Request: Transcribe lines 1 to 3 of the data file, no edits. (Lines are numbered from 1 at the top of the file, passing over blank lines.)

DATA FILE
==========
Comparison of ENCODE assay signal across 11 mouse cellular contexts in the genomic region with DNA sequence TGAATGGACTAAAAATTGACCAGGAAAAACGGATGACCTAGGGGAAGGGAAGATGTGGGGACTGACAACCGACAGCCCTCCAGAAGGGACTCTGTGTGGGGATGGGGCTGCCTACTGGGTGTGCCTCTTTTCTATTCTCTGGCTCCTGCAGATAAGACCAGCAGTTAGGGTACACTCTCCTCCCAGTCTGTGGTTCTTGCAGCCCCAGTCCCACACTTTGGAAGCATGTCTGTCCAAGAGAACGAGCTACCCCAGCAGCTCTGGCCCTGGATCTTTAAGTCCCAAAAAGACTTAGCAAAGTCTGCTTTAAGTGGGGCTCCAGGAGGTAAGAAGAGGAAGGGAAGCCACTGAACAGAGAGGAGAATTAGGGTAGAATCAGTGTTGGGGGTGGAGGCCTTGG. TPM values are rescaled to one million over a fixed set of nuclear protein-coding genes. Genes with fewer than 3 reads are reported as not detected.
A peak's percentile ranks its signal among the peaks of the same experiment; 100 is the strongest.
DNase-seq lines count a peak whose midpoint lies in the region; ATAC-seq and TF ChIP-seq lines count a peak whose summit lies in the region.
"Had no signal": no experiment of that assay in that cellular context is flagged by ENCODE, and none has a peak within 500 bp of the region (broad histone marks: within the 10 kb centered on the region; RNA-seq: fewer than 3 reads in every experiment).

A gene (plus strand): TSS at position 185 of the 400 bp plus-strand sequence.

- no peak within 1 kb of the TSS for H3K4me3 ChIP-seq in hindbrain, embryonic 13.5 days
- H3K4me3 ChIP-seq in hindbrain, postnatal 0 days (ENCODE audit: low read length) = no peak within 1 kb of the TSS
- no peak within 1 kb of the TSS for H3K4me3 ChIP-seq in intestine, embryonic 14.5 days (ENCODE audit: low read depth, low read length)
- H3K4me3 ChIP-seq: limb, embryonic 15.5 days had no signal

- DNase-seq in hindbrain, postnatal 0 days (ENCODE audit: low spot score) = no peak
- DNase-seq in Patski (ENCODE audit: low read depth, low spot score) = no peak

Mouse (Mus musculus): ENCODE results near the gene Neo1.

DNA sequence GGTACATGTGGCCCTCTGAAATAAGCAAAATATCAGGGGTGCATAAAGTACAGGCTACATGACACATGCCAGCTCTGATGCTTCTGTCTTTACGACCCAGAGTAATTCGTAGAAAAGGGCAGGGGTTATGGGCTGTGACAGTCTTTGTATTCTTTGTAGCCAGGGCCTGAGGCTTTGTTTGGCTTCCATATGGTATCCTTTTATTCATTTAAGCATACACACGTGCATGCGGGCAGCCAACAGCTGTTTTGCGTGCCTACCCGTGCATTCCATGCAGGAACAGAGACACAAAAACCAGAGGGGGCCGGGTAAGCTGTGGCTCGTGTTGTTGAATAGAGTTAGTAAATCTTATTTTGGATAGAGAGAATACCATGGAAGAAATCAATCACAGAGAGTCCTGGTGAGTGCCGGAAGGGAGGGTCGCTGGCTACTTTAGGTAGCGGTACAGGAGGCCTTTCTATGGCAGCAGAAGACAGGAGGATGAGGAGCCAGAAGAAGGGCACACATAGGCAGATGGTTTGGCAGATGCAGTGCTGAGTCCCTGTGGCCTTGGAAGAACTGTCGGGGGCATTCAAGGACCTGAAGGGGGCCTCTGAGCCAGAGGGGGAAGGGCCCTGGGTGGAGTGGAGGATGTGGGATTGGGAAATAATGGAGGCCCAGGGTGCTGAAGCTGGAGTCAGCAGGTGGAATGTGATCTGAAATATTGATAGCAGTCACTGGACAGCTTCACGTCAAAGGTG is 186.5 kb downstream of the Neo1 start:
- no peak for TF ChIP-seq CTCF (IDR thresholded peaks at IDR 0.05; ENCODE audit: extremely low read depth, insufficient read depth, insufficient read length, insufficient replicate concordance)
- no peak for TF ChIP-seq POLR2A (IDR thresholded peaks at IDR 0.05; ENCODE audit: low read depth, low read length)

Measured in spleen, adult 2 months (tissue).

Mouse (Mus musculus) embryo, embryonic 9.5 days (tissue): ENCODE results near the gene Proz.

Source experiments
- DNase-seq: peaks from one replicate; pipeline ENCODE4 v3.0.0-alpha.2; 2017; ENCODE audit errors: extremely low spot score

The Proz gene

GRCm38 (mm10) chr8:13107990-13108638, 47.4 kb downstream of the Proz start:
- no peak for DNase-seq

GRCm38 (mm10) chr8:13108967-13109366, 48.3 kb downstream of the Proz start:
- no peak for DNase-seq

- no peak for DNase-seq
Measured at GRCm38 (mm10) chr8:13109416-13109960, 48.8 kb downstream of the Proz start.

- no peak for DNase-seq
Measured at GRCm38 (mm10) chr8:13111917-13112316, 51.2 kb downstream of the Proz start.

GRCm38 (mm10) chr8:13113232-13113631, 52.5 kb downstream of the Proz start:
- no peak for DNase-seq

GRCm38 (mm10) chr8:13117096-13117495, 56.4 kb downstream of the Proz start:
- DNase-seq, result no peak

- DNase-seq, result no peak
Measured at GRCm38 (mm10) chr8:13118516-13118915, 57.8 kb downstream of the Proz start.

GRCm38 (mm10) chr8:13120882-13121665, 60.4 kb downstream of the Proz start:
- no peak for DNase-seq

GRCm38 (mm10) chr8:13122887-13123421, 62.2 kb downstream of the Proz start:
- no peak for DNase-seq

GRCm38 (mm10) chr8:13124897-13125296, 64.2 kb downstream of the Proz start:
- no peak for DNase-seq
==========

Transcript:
Comparison of ENCODE assay signal across 11 mouse cellular contexts in the genomic region with DNA sequence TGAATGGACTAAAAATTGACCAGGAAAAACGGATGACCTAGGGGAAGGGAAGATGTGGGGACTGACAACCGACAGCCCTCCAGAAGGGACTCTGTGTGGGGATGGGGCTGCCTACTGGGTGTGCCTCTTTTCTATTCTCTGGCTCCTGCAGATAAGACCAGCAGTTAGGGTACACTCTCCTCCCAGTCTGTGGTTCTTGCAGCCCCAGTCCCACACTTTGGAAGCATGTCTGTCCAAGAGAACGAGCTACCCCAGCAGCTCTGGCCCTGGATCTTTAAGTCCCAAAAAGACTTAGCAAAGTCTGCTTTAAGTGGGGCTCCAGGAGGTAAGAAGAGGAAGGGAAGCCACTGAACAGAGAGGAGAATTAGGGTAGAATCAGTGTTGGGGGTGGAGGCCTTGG. TPM values are rescaled to one million over a fixed set of nuclear protein-coding genes. Genes with fewer than 3 reads are reported as not detected.
A peak's percentile ranks its signal among the peaks of the same experiment; 100 is the strongest.
DNase-seq lines count a peak whose midpoint lies in the region; ATAC-seq and TF ChIP-seq lines count a peak whose summit lies in the region.